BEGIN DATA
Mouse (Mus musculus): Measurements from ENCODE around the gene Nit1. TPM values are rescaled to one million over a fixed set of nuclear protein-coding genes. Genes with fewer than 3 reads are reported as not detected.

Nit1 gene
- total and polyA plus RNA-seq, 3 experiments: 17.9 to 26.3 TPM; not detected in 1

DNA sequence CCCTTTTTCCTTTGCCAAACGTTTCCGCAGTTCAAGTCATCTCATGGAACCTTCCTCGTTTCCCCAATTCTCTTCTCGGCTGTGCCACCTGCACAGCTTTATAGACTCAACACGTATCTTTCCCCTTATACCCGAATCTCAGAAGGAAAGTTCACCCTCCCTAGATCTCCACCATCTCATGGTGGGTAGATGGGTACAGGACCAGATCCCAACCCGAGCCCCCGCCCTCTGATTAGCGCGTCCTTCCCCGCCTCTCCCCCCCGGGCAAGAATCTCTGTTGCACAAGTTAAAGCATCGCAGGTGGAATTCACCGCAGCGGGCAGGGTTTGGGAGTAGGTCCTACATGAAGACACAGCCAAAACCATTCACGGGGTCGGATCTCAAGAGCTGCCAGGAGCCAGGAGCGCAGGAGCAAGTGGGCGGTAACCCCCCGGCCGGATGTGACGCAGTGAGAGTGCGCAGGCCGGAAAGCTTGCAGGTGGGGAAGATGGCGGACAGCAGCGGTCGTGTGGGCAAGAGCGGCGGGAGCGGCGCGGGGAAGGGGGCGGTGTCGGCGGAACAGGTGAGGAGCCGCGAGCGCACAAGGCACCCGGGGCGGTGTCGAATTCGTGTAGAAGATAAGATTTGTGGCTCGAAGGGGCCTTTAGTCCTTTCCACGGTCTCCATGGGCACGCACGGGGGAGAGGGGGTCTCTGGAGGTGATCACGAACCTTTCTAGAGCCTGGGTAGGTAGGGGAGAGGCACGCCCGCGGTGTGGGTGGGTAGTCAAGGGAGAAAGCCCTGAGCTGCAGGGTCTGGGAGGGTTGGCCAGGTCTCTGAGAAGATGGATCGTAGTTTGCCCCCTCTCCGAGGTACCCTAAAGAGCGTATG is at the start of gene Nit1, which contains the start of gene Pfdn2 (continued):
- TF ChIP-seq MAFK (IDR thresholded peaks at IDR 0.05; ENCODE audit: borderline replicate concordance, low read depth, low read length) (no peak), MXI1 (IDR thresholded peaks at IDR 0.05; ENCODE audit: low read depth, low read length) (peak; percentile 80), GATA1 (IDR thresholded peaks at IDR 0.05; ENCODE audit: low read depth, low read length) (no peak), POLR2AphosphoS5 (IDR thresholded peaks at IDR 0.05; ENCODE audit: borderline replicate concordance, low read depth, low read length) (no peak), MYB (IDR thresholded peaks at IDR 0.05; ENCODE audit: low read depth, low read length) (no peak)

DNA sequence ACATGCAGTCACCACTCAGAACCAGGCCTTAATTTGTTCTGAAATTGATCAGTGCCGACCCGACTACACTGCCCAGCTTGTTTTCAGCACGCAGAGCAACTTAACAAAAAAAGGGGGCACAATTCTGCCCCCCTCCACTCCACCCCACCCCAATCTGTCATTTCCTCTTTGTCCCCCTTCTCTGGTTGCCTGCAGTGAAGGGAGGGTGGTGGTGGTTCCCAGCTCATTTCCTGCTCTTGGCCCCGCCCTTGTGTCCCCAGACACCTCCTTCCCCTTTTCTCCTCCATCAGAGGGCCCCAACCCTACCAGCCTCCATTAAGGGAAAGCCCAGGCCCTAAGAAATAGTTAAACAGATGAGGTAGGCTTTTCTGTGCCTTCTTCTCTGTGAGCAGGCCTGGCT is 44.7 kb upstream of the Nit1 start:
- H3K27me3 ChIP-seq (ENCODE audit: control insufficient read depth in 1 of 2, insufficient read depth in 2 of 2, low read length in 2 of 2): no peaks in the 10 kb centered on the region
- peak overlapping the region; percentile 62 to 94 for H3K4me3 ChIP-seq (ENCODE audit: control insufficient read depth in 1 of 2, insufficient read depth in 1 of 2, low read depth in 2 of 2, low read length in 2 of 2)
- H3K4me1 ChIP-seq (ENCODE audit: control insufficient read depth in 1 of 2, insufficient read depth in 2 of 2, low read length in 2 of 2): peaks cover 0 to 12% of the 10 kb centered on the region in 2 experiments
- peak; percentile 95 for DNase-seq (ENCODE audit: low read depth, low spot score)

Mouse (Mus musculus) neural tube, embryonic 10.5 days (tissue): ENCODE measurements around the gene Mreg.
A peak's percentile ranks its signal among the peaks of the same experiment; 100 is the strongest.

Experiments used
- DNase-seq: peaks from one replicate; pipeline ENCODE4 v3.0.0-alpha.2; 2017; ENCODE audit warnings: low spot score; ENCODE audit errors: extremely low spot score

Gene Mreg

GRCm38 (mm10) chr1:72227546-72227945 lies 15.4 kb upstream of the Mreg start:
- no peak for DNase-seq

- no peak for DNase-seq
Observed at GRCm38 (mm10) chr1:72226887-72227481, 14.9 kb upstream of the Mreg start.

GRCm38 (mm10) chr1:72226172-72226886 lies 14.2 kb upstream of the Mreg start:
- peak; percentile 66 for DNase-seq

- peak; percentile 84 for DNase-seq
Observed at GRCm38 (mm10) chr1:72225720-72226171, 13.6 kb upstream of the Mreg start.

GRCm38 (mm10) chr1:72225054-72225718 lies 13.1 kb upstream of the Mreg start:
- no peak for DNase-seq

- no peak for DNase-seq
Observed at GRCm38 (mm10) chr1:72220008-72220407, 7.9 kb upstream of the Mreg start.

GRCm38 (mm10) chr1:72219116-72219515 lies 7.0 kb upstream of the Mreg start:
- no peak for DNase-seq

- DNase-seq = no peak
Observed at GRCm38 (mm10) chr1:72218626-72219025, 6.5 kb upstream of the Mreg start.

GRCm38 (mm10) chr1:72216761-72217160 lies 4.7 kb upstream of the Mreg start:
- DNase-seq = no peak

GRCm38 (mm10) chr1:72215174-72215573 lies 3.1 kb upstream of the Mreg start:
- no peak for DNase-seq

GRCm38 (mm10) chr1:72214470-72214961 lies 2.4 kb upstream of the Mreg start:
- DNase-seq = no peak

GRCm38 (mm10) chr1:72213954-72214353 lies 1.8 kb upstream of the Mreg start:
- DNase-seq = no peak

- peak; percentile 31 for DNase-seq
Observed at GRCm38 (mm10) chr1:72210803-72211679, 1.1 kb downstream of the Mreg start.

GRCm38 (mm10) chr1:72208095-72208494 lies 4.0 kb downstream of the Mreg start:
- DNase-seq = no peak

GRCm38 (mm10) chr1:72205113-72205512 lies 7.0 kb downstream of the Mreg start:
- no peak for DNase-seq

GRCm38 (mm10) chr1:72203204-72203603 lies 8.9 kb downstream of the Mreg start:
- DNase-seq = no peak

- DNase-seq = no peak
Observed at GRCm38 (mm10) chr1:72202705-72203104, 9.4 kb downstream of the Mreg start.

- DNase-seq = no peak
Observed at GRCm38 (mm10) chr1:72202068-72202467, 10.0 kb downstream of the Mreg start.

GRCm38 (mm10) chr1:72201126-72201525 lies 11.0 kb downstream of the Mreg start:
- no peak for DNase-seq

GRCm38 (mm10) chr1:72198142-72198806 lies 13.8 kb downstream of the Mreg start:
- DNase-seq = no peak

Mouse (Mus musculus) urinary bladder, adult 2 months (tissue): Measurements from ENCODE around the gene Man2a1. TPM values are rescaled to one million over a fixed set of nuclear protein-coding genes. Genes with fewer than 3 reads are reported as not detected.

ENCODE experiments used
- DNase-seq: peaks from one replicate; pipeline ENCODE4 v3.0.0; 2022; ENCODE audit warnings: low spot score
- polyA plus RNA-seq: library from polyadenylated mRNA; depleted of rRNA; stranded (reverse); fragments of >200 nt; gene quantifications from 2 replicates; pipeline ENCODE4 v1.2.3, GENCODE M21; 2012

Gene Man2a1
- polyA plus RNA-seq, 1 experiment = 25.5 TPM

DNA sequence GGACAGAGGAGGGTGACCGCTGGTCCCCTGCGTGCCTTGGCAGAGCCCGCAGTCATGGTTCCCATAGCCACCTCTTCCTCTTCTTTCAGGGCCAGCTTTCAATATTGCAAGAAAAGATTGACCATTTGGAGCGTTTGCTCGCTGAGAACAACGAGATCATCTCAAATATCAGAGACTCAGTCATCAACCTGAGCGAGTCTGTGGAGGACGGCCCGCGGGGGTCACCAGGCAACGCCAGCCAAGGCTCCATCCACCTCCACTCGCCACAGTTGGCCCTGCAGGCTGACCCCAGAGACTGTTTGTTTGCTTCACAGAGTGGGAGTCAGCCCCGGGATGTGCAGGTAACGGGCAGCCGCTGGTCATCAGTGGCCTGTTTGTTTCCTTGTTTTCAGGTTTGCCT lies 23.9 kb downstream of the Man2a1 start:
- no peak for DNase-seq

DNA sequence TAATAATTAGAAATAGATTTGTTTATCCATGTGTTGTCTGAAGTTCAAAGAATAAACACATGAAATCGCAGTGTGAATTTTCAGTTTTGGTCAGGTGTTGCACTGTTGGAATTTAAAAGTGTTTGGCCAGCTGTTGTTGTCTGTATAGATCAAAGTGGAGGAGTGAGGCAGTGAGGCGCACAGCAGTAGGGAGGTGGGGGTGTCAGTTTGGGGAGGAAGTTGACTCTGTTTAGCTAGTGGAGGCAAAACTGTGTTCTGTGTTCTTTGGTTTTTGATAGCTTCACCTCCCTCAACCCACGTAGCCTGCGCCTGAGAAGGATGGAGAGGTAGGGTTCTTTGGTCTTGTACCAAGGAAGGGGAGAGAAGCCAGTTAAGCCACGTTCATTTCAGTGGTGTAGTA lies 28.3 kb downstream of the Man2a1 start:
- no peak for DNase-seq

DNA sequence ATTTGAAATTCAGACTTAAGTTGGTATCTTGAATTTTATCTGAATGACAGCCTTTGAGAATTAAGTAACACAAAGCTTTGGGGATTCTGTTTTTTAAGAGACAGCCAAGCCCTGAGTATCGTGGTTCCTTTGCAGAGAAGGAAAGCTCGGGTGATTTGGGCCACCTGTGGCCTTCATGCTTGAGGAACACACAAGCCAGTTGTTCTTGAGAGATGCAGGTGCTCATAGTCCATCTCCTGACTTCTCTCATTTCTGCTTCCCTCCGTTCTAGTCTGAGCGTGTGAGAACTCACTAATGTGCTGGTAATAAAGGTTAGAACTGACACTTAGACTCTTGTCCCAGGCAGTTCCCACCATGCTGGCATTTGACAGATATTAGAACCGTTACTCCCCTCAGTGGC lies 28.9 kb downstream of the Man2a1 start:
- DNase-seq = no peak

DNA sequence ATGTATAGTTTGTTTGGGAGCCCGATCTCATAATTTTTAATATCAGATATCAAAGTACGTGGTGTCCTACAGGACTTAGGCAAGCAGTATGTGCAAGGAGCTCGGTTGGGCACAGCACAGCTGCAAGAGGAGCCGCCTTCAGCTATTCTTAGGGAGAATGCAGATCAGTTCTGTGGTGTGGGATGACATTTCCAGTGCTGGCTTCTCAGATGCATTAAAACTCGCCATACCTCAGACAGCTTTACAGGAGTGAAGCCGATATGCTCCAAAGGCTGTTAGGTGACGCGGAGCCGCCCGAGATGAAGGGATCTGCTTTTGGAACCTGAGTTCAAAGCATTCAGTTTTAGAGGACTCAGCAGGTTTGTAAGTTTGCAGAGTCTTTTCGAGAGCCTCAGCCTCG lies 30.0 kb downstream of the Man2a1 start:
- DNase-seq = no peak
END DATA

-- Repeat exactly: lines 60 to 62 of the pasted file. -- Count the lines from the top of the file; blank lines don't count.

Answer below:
Gene Man2a1
- polyA plus RNA-seq, 1 experiment = 25.5 TPM

DNA sequence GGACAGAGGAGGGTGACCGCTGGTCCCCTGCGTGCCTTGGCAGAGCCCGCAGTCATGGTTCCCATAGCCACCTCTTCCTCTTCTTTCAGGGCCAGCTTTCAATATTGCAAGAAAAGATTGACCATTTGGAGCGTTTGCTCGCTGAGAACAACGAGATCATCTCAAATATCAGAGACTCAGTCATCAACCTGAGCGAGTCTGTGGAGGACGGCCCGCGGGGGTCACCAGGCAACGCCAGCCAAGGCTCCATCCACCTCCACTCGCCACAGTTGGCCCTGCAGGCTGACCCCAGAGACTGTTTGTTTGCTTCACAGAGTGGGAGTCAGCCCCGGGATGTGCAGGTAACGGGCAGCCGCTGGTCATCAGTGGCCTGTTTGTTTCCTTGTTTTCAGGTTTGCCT lies 23.9 kb downstream of the Man2a1 start: